Authorship

Here’s an observation to chew on:  A few times in my career as a writing instructor, I’ve coached retired therapists in writing their memoirs.  These are people who have worked with their personal stories over decades; they’ve had extensive experience in therapy and have continued to explore their stories through supervision groups and continuing education.  And yet, when they sit down to pen their life experiences, they’re shocked.  They remember details that have never before emerged.  They pair memories in surprising ways, revealing new perspectives on events.  They discover recurring themes that bring unity to their story they never knew existed.

This phenomenon is not unique to therapists.  Many authors who have done extensive therapy or told their stories multiple times in twelve-step groups make the same observation:  writing an experience down changes us in different ways than telling it aloud.

Why?

Here’s my theory.  When keep our stories to ourselves, they roil around in our being and exert tremendous control over our lives.  Events from our childhood, conscious or otherwise, dictate current behaviors.  A shameful secret held close over years can eat away at our sense of self; it can govern our choices; it can cause us to generate more shameful secrets.  Unshared, our experiences yield a terrible power.

Once we begin telling the stories of our life experiences, even with a friend, something changes.  The events that shaped us lose a bit of their control.  When a friend hears our shameful secret and laughs at how silly it is, the shame dissipates.  Or if the friend shares her shameful secret in response, we feel less lonely in our short-comings.  Sharing our stories aloud can diffuse their power.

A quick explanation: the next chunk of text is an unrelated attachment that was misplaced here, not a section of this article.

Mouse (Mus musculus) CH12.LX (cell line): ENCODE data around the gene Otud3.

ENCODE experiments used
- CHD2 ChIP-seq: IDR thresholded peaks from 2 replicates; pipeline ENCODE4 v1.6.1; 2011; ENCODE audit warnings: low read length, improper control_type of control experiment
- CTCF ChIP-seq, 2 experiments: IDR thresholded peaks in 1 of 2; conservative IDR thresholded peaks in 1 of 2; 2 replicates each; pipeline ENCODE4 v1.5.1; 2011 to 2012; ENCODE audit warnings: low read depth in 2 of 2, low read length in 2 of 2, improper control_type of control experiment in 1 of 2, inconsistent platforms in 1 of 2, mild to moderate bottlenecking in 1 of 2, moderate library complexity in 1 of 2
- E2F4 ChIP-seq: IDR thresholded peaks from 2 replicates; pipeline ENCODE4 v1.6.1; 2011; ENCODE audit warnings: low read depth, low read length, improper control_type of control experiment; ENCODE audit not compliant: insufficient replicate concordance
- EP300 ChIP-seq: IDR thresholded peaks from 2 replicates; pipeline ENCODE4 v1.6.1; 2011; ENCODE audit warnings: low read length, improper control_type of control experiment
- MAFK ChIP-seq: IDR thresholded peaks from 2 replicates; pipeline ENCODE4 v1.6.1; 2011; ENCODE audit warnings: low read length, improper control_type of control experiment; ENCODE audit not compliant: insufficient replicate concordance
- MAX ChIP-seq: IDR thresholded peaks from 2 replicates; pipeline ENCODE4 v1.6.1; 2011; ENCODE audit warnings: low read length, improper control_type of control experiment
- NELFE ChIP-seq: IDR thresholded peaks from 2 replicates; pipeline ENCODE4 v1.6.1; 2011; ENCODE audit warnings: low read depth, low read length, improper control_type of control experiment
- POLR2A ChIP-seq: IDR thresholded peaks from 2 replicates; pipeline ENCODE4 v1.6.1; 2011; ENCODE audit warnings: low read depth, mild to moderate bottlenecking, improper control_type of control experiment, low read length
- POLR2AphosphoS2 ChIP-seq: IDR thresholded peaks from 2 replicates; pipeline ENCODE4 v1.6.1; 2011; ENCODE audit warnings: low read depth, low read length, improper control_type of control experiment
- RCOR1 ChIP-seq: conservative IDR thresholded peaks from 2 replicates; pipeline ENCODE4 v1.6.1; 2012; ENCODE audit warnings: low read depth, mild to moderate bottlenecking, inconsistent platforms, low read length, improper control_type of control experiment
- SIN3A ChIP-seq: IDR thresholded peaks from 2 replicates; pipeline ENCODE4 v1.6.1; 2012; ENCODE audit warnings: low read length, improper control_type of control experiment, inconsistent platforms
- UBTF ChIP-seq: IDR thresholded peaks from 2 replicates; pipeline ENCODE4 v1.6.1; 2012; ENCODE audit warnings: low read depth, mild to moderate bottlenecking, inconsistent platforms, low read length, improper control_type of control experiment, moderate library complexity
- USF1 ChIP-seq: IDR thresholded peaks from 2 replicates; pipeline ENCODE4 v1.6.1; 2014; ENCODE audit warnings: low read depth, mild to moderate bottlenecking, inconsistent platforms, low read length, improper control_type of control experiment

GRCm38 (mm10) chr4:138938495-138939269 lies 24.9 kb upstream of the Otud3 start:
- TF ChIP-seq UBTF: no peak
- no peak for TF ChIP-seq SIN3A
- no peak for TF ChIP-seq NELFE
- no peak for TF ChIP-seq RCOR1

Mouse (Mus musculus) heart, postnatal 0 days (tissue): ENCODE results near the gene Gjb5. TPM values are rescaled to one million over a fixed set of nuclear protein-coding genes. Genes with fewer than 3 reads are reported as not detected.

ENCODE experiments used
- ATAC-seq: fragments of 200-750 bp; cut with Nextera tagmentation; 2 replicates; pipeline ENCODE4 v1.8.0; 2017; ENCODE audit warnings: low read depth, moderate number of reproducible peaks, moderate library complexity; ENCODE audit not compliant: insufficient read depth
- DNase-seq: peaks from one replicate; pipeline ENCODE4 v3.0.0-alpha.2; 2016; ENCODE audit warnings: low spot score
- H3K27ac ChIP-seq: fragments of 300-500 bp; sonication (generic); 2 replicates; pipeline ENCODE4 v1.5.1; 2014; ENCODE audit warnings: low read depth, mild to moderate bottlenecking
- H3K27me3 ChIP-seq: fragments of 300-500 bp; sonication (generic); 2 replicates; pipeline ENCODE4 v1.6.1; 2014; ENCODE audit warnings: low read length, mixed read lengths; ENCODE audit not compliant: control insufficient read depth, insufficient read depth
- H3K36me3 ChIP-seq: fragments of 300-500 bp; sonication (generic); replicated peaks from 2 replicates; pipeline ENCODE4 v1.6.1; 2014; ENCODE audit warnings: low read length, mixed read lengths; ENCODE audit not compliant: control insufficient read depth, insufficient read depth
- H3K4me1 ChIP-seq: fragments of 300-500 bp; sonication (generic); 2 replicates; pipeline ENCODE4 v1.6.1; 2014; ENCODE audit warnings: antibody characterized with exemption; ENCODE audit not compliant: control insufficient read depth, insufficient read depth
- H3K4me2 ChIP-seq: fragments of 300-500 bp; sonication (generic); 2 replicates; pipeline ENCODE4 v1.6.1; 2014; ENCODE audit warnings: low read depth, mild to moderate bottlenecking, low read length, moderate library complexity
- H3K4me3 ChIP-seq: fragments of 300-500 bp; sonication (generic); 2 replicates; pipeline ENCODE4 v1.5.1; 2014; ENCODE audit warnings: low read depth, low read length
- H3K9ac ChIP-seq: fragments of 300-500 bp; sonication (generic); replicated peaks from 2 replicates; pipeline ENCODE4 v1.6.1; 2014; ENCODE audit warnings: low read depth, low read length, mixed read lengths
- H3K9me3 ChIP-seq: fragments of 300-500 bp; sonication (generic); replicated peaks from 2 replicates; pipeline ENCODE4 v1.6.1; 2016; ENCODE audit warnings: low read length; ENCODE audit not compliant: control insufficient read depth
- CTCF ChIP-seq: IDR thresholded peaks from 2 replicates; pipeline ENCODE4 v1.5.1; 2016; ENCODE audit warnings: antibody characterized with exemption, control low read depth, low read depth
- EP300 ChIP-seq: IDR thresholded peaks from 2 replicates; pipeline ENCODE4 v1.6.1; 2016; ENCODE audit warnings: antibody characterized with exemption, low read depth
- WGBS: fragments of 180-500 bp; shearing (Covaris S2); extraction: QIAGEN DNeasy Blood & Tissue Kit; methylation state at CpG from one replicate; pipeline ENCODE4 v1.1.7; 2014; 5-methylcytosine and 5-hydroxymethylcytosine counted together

Part of the reason therapy works is that the therapist offers him or herself as a forum for working with our memories.  The therapist hears our story, holds it, reflects on it, and helps us to see it in new ways.  In other words, a professional makes room for our story to exist outside of ourselves and helps us to work with that story.  Done well and over time, this can radically change our relationship to events from our past.

As anyone who journals knows, the blank page works similar magic.  A piece of paper can transform a memory, insubstantial and powerful, into a thing that exists outside of ourselves.  Even a first draft can diffuse that power, because the memory now has form and the writer has gained some authority over the memory.  As we take a memory through revision, however, a remarkable transformation happens.  We make a thousand miniscule choices about how to tell our story—the order, the pacing, when to reflect and when to describe the scene, which themes to pull forward and which to relinquish… We can use the same tragic childhood to wallow in self-pity or to explore the nature of suffering or to ask, “What gave me the resilience to survive?”  And as we make these choices, we become authors of our own identity.  The act of creating a story essentially becomes an act of creating ourselves.  The power exits our memories and enters our being.  We gain authority.

The page provides a container more solid than a good listening ear.  Written words stay put.  They mirror our stories back to us.  Our stories exist outside of ourselves as things, and the more we write, the more we understand exactly how malleable these things are.  This process is lonelier than therapy and by no means a substitute.  My point is that something different happens in us when we write memoir—the difference between being a self-aware person and the author of one’s life.

–Elizabeth Jarrett Andrew

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